Question: How has China adapted to being an economic superpower?
Matthew Bishop: So, China I think has been doing a lot of catching up so far. They had all these years where it was state dominated, communistic, and after Tiananmen Square, the Government said, we have to embrace economic growth, which means we have to embrace capitalism; otherwise, the whole system is going to crumble. And so, they were catching up by copying the successful practices of the West and basically doing it much cheaper. So they were undercutting us by using very cheap labor. Now, there’s a real question about how do that go beyond that because they’ve actually probably achieved much of what they can do by simply copying and doing it cheaper. They’re labor markets are actually quite expensive relative to many other emerging countries now, so they are losing out to them. So, they’ve got to become innovative and that’s what is so interesting about someone like Jack Marr at Alibaba, he has these extraordinary events. Alibaba is ten years old, they had an event he other week where they had 27,000 people in a stadium all of whom were what Jack Marr calls netropreneurs which are sort of people who are running a small business and they are basically doing e-commerce via his website. And he’s actually talking about now not B to C, business to consumer, but C to B, consumer to business where you’re creating a whole industry around the customer actually telling the firm what it wants. What the customer wants and actually leading to a really high level of customization I don’t even think you are seeing in the west in terms of the products that are produced. So, this is the real challenge for China kind of go from being a follower in terms of innovation to being a leader. And I think there is every reason to think the talent and the energy that they have there, and the awareness that they need to just keep growing as fast as they can and at the same time deal with the social problems they face is going to mean they will probably a leader in things like green energy. But they have to solve these problems and that’s actually going to make them very, very innovative over the next few years.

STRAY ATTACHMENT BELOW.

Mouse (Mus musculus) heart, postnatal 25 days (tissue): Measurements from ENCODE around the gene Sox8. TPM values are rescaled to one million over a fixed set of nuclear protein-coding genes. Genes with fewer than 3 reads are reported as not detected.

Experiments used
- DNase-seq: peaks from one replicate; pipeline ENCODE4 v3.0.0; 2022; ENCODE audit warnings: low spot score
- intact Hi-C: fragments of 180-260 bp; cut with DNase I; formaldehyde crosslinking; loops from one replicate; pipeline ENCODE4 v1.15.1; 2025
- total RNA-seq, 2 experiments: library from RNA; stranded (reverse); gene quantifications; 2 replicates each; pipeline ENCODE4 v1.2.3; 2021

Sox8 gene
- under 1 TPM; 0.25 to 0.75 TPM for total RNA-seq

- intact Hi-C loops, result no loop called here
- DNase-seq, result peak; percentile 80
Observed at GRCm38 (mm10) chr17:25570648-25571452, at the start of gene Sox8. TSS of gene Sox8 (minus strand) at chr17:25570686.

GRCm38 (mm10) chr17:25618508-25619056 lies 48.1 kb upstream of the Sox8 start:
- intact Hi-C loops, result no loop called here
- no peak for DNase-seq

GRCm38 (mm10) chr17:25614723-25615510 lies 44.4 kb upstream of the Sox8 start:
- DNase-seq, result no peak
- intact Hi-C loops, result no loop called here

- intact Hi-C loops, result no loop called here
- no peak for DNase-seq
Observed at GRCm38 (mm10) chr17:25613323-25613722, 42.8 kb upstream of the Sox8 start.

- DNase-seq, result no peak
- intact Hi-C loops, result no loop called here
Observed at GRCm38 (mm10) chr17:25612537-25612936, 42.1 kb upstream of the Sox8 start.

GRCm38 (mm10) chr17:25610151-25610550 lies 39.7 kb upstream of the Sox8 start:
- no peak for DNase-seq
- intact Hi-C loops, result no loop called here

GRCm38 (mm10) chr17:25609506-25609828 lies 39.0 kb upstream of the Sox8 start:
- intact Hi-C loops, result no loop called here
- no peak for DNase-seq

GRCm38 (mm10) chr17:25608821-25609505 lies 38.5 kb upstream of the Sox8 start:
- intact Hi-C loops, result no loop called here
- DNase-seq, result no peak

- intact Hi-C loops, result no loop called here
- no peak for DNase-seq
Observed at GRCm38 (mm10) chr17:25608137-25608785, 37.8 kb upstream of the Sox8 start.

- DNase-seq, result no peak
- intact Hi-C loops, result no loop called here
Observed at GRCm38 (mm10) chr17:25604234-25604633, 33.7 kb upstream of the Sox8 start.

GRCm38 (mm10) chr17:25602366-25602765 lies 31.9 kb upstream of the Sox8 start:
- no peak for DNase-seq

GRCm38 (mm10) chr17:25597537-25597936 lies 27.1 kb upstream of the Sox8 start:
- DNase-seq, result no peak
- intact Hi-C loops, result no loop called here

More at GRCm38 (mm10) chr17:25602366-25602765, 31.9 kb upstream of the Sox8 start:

Question: How will the U.S. think of India and China in five years?